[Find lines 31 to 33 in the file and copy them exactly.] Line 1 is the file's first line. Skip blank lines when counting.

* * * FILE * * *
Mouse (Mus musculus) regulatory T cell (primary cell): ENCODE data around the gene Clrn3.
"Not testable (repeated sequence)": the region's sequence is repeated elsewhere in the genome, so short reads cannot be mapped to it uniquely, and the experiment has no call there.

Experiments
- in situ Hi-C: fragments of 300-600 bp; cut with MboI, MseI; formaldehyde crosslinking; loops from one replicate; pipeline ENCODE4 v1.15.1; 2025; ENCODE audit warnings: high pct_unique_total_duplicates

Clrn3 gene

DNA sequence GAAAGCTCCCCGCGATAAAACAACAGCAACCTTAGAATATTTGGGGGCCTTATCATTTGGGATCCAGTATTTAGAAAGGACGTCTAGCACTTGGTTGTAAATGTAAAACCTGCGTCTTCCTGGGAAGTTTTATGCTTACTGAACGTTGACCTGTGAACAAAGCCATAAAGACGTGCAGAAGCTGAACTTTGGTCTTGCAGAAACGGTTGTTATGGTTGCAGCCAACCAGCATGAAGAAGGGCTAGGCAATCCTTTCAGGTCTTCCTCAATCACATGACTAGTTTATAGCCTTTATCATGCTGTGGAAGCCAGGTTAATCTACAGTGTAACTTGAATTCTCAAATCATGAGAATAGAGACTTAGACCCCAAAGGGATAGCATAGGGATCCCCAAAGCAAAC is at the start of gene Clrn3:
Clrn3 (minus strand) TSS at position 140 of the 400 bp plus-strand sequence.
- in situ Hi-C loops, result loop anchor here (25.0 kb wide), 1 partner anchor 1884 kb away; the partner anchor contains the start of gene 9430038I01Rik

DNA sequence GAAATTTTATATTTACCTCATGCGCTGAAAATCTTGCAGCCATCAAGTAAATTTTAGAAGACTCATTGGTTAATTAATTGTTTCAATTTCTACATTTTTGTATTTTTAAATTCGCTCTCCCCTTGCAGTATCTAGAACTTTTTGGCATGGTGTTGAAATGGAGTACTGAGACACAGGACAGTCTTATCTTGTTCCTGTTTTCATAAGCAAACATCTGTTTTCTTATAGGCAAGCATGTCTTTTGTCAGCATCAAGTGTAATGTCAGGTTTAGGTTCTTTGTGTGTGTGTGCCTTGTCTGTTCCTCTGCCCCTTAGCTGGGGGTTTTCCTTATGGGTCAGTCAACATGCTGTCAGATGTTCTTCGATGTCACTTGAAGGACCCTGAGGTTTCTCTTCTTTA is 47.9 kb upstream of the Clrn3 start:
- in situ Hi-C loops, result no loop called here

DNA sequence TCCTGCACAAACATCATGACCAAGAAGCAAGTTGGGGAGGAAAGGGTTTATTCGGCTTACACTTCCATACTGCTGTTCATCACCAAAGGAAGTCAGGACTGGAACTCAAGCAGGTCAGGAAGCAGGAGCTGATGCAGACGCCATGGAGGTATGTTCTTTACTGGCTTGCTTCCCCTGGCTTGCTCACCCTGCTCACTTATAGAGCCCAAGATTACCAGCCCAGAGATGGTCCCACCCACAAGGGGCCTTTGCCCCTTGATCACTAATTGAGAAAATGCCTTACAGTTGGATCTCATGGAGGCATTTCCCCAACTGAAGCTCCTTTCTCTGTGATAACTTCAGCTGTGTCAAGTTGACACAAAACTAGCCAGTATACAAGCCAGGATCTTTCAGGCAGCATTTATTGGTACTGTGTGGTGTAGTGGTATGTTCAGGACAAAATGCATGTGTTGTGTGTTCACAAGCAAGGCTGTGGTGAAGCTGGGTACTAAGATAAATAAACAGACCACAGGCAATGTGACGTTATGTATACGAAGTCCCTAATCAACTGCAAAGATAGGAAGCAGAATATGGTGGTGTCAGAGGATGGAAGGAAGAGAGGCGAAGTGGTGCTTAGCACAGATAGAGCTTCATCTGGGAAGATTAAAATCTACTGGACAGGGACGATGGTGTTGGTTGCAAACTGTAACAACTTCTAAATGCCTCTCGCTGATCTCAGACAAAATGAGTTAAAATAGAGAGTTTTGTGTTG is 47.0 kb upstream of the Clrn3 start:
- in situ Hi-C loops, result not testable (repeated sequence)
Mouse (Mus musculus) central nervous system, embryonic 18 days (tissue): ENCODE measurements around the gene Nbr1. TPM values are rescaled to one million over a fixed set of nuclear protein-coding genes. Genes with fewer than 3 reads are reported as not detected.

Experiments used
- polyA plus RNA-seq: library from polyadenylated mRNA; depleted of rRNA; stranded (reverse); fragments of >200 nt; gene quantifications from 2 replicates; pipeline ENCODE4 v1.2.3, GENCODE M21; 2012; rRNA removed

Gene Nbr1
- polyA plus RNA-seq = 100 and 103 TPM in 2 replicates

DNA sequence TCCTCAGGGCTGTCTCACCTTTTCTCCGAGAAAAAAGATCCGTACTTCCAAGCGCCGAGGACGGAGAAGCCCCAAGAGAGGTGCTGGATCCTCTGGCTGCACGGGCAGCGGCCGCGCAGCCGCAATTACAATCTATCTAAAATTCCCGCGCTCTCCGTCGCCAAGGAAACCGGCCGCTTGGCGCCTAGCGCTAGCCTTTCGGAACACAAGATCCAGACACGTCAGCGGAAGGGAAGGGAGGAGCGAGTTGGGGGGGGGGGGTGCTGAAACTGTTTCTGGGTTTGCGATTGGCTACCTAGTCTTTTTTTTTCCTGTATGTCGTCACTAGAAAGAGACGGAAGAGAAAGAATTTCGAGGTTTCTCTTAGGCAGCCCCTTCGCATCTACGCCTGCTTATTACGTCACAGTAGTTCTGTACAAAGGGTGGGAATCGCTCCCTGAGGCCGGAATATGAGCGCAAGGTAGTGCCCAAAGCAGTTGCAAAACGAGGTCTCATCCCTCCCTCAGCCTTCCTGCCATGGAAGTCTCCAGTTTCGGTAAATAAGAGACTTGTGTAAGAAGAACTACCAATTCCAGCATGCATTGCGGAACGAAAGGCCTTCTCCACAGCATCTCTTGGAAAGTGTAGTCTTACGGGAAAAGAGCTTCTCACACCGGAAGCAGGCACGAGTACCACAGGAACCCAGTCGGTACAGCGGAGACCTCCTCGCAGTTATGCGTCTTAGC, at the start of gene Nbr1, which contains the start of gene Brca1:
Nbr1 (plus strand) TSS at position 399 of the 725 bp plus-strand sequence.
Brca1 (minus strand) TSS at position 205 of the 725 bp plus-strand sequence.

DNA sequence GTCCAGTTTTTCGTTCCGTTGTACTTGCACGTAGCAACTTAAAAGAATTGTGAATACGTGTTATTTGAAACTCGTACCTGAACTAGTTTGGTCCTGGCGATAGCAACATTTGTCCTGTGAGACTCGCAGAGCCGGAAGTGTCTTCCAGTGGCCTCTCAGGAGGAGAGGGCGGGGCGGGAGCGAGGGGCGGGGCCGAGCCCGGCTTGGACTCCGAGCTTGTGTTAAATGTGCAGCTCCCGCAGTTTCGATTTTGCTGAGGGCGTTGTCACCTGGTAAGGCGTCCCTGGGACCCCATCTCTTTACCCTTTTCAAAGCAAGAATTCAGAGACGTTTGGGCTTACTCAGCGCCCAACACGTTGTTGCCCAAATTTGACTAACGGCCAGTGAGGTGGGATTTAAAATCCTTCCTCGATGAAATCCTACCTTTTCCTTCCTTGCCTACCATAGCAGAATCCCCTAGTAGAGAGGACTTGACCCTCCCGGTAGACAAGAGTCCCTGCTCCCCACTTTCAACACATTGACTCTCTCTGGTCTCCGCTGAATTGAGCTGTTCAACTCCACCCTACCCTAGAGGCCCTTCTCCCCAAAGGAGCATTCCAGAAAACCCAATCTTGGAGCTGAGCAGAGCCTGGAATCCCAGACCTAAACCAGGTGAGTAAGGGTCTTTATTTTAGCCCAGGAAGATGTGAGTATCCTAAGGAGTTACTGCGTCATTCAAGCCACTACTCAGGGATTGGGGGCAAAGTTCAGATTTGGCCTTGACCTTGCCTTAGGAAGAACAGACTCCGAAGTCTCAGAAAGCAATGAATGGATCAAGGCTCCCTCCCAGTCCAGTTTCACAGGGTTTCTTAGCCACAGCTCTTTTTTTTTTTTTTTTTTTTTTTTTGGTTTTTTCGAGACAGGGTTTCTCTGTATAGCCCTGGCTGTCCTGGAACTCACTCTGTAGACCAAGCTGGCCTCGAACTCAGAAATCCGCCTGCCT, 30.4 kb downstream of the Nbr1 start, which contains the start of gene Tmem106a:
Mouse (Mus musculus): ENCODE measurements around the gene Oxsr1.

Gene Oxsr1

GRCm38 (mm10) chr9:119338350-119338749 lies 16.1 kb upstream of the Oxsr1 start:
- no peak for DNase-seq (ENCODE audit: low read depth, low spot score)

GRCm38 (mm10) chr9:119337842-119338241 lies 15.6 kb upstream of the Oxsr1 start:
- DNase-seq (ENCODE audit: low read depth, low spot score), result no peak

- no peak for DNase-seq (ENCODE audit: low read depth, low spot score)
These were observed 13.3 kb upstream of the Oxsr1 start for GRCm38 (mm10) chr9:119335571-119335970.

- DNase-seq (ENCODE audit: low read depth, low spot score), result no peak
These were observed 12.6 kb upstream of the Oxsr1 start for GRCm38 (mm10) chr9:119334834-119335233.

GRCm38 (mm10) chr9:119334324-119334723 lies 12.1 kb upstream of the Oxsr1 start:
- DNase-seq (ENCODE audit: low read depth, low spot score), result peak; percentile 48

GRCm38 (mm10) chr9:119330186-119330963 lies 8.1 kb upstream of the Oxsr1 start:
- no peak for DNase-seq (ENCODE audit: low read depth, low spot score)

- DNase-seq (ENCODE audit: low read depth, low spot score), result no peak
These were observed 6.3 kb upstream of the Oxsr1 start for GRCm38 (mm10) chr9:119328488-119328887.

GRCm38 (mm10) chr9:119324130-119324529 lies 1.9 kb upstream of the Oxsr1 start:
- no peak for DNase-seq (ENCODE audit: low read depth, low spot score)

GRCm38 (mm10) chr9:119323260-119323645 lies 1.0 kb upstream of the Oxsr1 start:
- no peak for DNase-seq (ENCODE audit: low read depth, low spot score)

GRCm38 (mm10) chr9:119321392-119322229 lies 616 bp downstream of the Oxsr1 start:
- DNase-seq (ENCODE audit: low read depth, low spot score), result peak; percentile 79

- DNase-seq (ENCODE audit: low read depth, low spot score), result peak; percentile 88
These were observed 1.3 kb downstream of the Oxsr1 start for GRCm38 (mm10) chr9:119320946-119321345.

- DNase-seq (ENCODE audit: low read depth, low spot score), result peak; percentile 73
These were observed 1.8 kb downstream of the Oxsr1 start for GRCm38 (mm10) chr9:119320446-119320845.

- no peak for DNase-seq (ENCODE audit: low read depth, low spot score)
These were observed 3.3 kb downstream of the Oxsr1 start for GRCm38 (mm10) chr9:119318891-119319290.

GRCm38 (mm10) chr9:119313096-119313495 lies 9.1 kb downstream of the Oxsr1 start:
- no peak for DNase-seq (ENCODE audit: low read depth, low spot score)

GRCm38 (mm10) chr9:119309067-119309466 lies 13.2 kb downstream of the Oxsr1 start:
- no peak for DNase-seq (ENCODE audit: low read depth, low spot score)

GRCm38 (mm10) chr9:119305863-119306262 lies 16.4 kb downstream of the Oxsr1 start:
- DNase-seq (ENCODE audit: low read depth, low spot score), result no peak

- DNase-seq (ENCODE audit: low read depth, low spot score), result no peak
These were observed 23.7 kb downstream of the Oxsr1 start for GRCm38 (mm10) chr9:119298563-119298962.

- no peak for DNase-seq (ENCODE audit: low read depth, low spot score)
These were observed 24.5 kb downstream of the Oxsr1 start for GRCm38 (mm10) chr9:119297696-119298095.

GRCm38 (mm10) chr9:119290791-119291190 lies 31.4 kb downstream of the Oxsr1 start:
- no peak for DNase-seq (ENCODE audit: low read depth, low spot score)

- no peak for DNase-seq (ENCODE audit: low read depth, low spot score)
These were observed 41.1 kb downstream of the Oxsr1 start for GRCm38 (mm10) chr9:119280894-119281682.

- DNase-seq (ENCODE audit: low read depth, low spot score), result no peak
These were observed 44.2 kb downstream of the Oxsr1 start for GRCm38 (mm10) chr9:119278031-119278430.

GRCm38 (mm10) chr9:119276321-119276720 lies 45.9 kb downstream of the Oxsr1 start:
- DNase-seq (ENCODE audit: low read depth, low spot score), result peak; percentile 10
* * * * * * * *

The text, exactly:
These were observed 12.6 kb upstream of the Oxsr1 start for GRCm38 (mm10) chr9:119334834-119335233.

GRCm38 (mm10) chr9:119334324-119334723 lies 12.1 kb upstream of the Oxsr1 start:
- DNase-seq (ENCODE audit: low read depth, low spot score), result peak; percentile 48